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Re: Inner shapes and contours of mouthpieces

Postby marccromme » Wed Feb 19, 2020 4:56 pm

Nope. You make two casts, one for the bowl side, another from the backboard side. Since you know the length of the mouthpiece, you know where they should meet. Easy
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Re: Inner shapes and contours of mouthpieces

Postby Worth » Wed Feb 19, 2020 5:04 pm

Ideally, a cartridge system with a heavy body injectable material would be best. Something like this, plus with cartridges you need the dispensing gun as well. Examples below
https://smile.amazon.com/Defend-Impress ... 413&sr=8-1
https://smile.amazon.com/CNBTR-Dispense ... 586&sr=8-6
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Re: Inner shapes and contours of mouthpieces

Postby bort » Wed Feb 19, 2020 5:08 pm

How do people make exact copies of mouthpieces? Maybe there's something in that...?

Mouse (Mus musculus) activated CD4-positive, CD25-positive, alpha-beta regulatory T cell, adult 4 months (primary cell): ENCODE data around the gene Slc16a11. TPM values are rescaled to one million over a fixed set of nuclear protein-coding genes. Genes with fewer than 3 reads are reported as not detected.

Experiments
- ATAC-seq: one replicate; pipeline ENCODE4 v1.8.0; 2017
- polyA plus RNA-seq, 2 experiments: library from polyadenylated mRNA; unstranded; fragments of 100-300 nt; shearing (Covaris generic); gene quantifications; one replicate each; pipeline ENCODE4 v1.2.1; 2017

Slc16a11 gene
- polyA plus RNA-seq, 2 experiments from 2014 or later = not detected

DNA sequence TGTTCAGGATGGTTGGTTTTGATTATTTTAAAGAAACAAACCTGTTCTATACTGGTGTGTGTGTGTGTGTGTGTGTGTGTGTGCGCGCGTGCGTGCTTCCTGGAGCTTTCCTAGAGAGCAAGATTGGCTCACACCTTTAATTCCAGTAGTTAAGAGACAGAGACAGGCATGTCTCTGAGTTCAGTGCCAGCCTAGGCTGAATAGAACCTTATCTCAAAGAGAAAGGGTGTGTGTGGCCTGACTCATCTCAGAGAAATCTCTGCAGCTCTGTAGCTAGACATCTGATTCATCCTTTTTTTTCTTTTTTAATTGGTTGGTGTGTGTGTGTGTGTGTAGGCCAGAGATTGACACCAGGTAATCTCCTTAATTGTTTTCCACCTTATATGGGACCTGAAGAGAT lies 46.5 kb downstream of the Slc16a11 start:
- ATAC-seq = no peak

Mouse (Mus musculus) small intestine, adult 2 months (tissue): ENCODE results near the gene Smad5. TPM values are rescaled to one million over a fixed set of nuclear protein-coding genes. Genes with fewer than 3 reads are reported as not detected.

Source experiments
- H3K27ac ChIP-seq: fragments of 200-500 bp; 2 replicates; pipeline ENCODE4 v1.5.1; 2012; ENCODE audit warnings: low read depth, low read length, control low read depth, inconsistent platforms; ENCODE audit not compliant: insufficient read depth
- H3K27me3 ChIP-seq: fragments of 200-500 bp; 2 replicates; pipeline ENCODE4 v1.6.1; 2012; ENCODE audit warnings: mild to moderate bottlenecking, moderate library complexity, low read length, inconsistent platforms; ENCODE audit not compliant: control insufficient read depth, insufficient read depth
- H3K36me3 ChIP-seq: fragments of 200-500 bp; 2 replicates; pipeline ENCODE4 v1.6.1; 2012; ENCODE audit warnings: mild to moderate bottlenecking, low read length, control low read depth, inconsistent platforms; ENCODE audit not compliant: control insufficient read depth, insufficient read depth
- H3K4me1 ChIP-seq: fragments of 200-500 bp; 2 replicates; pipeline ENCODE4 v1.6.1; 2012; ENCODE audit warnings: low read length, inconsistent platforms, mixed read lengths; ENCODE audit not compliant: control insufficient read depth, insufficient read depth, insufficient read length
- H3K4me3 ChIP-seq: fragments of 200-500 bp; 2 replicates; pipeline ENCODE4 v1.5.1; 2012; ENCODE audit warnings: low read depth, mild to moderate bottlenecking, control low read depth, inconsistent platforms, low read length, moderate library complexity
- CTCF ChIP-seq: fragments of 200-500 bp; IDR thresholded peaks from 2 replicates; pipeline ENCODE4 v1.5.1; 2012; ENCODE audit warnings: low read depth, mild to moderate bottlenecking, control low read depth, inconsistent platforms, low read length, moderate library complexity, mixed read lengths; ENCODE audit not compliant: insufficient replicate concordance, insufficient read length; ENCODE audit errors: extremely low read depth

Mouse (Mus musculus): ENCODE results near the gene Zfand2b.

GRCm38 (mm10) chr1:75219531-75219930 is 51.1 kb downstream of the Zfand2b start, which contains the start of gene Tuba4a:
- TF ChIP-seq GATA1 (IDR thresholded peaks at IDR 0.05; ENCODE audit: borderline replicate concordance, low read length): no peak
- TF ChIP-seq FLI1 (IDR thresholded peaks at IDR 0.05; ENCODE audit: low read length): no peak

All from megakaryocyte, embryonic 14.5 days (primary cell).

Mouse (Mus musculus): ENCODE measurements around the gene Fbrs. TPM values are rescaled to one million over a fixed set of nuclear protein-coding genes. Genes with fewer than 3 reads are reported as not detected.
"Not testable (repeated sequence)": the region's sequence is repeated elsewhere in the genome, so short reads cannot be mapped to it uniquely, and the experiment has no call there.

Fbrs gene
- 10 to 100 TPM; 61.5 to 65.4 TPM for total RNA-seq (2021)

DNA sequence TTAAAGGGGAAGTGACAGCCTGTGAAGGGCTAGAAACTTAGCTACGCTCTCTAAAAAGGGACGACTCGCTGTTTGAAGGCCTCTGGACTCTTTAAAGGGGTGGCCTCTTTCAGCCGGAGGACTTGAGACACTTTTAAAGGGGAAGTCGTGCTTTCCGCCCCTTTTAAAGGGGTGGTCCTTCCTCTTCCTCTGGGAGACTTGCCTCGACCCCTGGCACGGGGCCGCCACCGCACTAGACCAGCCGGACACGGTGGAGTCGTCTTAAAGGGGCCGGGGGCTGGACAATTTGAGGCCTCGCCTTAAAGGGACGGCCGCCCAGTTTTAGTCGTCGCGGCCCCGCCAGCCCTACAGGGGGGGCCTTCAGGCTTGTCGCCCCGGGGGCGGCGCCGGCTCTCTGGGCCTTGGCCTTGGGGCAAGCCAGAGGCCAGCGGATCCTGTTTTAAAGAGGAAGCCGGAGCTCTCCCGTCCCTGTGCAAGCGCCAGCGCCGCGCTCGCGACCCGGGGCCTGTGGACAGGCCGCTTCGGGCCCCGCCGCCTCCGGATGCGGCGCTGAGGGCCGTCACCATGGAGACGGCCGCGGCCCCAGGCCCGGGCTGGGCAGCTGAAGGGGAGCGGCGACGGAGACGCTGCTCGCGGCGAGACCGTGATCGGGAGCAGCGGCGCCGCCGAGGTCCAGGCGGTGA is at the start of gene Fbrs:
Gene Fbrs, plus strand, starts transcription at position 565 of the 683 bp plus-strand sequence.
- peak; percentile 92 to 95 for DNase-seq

Otherwise...

Computers...

https://youtu.be/lE1bS-Mn2Mk" target="_blank
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Re: Inner shapes and contours of mouthpieces

Postby Tom » Wed Feb 19, 2020 6:13 pm

marccromme wrote:Nope. You make two casts, one for the bowl side, another from the backboard side. Since you know the length of the mouthpiece, you know where they should meet. Easy

Well, okay...I had been thinking about it being done as a one piece casting which seems impossible.

Casting separate pieces would be a way around that problem.
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Re: Inner shapes and contours of mouthpieces

Postby Donn » Wed Feb 19, 2020 7:16 pm